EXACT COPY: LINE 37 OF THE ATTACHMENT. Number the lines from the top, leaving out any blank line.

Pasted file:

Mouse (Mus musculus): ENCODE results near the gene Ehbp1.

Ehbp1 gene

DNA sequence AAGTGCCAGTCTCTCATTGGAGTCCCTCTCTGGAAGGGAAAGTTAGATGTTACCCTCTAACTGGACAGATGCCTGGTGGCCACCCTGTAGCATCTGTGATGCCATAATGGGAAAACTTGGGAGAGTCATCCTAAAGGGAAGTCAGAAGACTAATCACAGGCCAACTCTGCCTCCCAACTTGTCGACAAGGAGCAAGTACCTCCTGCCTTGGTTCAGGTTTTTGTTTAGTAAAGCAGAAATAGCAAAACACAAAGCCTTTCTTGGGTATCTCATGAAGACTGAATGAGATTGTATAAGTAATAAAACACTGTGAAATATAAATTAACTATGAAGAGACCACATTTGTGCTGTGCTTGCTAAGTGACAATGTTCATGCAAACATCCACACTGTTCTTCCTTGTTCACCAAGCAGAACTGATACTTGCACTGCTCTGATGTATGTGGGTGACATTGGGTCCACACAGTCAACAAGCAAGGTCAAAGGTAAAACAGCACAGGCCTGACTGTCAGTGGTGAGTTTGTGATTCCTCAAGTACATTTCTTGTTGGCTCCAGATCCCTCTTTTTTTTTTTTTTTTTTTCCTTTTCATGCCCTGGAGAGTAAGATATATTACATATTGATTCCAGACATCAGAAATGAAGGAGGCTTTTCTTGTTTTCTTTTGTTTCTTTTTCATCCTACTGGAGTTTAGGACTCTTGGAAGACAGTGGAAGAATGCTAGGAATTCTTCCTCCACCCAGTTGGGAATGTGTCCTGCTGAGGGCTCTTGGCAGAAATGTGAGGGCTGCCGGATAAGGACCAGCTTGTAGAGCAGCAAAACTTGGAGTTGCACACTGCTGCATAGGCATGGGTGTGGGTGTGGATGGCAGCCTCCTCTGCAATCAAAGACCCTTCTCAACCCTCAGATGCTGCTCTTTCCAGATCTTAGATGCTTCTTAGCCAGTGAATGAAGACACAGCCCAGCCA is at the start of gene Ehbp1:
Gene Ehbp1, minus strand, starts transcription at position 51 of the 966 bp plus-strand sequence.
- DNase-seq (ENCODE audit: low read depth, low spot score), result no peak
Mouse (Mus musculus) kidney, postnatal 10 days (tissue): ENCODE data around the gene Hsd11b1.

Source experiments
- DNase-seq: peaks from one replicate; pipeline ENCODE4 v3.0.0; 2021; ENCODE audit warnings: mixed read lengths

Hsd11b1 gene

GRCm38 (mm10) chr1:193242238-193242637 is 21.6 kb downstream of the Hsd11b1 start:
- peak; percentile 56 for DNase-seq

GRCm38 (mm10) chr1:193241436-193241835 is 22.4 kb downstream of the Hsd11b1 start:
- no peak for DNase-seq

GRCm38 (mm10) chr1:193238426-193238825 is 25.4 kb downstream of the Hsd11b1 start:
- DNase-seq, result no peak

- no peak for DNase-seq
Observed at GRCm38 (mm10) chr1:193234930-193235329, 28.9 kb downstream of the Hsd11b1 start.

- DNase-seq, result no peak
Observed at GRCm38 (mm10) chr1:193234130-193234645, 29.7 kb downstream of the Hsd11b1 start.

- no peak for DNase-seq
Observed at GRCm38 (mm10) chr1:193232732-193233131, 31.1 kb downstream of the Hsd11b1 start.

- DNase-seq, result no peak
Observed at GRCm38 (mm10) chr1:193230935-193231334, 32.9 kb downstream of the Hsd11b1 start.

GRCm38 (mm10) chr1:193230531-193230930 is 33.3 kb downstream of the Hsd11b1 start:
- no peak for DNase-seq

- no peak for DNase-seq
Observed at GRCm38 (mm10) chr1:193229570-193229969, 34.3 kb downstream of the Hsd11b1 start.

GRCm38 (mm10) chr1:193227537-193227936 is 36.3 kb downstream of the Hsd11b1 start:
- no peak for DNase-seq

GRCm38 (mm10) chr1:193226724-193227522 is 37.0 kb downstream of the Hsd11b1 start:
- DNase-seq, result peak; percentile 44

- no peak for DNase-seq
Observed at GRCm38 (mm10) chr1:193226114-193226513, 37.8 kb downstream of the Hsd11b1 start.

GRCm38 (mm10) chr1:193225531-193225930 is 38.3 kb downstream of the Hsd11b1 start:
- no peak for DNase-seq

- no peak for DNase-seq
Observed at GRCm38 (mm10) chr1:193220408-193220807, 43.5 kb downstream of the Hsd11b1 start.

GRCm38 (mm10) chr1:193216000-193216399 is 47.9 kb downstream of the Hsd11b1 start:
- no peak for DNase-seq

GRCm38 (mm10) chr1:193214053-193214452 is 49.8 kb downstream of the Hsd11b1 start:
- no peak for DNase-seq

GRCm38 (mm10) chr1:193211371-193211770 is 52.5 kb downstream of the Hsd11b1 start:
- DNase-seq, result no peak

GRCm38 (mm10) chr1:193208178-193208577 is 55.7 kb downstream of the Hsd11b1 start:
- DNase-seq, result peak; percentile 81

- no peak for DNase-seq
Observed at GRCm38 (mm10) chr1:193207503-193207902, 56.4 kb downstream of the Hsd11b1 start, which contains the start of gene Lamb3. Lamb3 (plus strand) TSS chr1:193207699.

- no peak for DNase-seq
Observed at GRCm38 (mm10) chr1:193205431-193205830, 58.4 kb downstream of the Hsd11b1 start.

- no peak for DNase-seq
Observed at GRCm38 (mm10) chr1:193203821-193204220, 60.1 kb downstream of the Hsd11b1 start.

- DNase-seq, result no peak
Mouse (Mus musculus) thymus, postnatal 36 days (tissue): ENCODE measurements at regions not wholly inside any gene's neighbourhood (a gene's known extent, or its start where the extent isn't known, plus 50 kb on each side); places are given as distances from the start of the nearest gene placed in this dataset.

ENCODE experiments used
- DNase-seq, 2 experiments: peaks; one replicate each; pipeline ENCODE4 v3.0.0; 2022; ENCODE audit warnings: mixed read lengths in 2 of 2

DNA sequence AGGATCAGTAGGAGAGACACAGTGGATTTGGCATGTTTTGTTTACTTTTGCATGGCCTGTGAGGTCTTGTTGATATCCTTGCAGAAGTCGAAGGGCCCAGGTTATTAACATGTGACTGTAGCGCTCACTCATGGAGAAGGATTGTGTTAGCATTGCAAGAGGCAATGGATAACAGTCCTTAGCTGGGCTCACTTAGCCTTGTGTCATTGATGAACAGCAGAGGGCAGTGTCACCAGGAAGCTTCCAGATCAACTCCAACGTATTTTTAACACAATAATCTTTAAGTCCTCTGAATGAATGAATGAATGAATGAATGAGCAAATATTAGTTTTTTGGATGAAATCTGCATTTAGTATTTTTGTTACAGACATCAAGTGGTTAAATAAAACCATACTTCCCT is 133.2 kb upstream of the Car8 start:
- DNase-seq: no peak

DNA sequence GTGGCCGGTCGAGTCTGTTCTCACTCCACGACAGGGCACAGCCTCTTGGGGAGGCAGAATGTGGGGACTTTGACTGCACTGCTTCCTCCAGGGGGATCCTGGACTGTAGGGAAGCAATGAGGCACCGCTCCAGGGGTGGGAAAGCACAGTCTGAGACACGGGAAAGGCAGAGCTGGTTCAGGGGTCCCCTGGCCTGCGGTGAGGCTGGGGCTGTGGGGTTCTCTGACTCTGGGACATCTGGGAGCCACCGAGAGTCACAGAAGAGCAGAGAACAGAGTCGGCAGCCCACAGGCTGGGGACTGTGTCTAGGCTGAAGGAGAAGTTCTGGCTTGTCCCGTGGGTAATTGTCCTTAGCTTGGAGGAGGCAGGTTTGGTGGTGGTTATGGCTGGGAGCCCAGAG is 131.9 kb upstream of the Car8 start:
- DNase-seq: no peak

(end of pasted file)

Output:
Observed at GRCm38 (mm10) chr1:193220408-193220807, 43.5 kb downstream of the Hsd11b1 start.